A little under thirty years ago, the prevalence of someone having an autism diagnosis was low, comparatively, to what it is today. Families knew about autism, of course, and its more dramatic characteristics, such as the non-verbal rocking, flapping arm movements and awkward gait. Often left untreated, school-age children with autism would go to limited classrooms comprised of students with assorted learning and developmental difficulties.
Our understanding of autism today has come a long way. We realize that autism disorder is comprised of a spectrum of differences that range from mild to severe, and may not always mean the person cannot learn. This greater understanding has led to various treatments and therapies designed to help achieve a more inclusive way of life. Focused awareness campaigns also help to teach the rest of us about autism and the various challenges faced by those who live with it every day.
Knowing the rate of reported mental illness is around 20 to 25 percent of the population, and the current rate of autism being one-in-50, this might mean that approximately half of the mental illness under treatment could be associated with someone with an autism spectrum disorder. In short, this number is huge and growing. Less than ten years ago, the prevalence was one-in-150; three times less than the present number. More adults are seeking help for autism, sensing the alignment of their challenges as being on the spectrum.
The increased awareness is also shedding light on how we handle autism spectrum disorders. Early intervention begins with screenings at younger ages, while children are developing. Parenting support has increased along with therapies for youngsters to gain increased social skills that celebrate their abilities and achievements. Funding for autism research and treatments continues.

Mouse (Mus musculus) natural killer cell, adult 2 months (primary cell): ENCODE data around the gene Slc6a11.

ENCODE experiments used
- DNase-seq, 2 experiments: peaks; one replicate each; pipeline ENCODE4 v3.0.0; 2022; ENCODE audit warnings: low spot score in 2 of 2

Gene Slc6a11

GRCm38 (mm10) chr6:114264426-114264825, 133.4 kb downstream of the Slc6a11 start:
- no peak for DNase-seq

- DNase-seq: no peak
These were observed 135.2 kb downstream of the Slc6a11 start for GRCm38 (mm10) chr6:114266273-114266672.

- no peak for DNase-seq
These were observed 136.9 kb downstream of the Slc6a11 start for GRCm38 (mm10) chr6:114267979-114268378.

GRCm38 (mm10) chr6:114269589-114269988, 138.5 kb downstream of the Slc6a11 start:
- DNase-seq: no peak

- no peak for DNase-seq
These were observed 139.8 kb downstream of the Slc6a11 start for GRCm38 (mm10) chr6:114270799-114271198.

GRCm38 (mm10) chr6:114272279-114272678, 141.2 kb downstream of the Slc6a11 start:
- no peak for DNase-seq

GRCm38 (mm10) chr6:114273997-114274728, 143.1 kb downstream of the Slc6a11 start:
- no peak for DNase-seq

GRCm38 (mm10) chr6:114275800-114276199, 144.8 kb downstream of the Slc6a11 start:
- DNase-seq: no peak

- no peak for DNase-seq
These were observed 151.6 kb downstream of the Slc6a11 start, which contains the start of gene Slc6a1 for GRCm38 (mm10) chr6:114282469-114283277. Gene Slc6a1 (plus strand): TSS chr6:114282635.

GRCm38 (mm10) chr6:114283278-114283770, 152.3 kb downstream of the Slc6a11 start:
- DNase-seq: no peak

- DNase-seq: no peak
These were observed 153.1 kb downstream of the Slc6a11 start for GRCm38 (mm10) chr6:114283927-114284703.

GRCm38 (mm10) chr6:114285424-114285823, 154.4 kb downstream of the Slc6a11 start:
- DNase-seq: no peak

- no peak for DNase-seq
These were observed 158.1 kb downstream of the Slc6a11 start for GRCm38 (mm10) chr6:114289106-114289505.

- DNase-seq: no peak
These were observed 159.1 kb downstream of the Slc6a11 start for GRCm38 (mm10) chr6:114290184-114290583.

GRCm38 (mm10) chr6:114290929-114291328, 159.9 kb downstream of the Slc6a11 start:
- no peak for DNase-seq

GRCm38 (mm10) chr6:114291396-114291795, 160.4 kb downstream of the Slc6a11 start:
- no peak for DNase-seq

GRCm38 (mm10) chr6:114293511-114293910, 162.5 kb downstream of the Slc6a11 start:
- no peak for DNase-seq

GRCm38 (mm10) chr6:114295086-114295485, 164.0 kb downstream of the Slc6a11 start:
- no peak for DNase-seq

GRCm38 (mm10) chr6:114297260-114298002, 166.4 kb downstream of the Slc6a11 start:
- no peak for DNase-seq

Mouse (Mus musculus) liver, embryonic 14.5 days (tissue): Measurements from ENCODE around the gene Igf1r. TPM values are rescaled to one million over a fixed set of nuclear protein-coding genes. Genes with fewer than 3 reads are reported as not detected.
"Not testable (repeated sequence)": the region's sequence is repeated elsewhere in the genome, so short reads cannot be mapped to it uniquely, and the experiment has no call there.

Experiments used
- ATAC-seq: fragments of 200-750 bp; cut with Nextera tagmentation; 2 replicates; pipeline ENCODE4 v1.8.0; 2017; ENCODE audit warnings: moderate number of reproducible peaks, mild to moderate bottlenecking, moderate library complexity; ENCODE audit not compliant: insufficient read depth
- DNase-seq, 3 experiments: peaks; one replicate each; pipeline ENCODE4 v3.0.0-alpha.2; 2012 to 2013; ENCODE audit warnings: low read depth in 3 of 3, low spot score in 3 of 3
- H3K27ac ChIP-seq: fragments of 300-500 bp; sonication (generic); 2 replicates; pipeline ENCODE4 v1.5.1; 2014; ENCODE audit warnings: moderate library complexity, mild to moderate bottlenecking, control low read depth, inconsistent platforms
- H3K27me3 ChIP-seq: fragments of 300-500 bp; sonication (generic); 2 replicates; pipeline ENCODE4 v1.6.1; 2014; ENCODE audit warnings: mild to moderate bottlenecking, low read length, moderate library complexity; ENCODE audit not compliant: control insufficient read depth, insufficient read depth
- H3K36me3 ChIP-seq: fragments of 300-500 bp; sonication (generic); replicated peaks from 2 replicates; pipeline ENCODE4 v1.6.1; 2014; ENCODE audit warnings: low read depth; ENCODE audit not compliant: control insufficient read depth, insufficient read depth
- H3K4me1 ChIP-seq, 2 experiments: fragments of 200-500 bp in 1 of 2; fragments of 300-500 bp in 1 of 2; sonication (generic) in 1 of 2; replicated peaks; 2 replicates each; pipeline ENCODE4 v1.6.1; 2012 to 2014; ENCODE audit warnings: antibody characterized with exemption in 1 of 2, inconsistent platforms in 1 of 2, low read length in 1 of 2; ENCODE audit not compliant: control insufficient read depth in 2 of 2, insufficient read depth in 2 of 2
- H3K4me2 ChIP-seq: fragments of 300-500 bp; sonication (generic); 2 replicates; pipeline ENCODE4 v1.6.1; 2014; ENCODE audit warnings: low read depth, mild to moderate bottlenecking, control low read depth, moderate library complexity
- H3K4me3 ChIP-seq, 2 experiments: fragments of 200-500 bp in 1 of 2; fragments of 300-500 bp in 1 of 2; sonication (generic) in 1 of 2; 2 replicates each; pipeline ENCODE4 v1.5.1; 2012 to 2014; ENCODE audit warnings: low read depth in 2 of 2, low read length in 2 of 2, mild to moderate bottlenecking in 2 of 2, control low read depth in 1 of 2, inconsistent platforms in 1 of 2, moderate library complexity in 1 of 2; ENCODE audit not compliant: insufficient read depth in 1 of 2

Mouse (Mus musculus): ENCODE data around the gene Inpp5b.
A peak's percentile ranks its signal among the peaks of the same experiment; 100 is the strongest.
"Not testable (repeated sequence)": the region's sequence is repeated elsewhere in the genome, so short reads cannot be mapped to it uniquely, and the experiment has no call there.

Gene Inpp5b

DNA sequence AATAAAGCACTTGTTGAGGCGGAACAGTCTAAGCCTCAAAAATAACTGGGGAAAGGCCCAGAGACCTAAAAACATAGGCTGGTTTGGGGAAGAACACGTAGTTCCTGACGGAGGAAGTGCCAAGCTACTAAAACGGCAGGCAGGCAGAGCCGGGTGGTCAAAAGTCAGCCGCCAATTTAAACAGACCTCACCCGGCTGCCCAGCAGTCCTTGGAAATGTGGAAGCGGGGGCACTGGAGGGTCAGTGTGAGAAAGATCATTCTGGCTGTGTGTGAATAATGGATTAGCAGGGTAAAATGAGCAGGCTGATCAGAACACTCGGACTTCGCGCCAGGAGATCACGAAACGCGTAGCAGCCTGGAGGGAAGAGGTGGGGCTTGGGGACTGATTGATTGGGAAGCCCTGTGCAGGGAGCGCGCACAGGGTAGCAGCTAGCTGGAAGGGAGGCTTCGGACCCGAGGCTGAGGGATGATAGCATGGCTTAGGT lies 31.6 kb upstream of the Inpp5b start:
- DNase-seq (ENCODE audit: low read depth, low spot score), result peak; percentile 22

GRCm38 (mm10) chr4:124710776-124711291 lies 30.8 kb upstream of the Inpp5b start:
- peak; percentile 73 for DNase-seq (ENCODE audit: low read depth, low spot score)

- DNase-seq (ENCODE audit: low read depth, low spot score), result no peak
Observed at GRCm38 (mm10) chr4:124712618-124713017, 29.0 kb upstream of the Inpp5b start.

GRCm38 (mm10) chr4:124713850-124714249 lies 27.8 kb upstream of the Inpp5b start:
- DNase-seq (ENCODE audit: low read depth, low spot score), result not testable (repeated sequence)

This includes greater understanding of sensory processing disorders and how the mind and stomach interact. It also means greater scrutiny of environmental and other influences that affect our genetic composition and changes. Controversial debate continues on whether plastics, genetically-modified foods, chemicals, drugs, better screening tests, and other factors have all converged in some way to cause the tsunami of autism diagnoses.
Before the month of April ends, please make the effort to find out more about autism and approach the subject from a position of education and wonder. With three children on the spectrum, goodness knows I meet each day in my life with gratitude and curiosity. Our children do teach us quite a lot.
Namaste ~ Blessings!
Kathy Custren is a mother of four, who strives for balance and has a deep respect for All. Interests include advocacy, the arts, communication, education, health, humanity's cosmic origins, nature, philosophy, spirituality and wellness. Visit her page "Consciousness Live" on Facebook, and her site at kathyc-mindblogger.blogspot.com.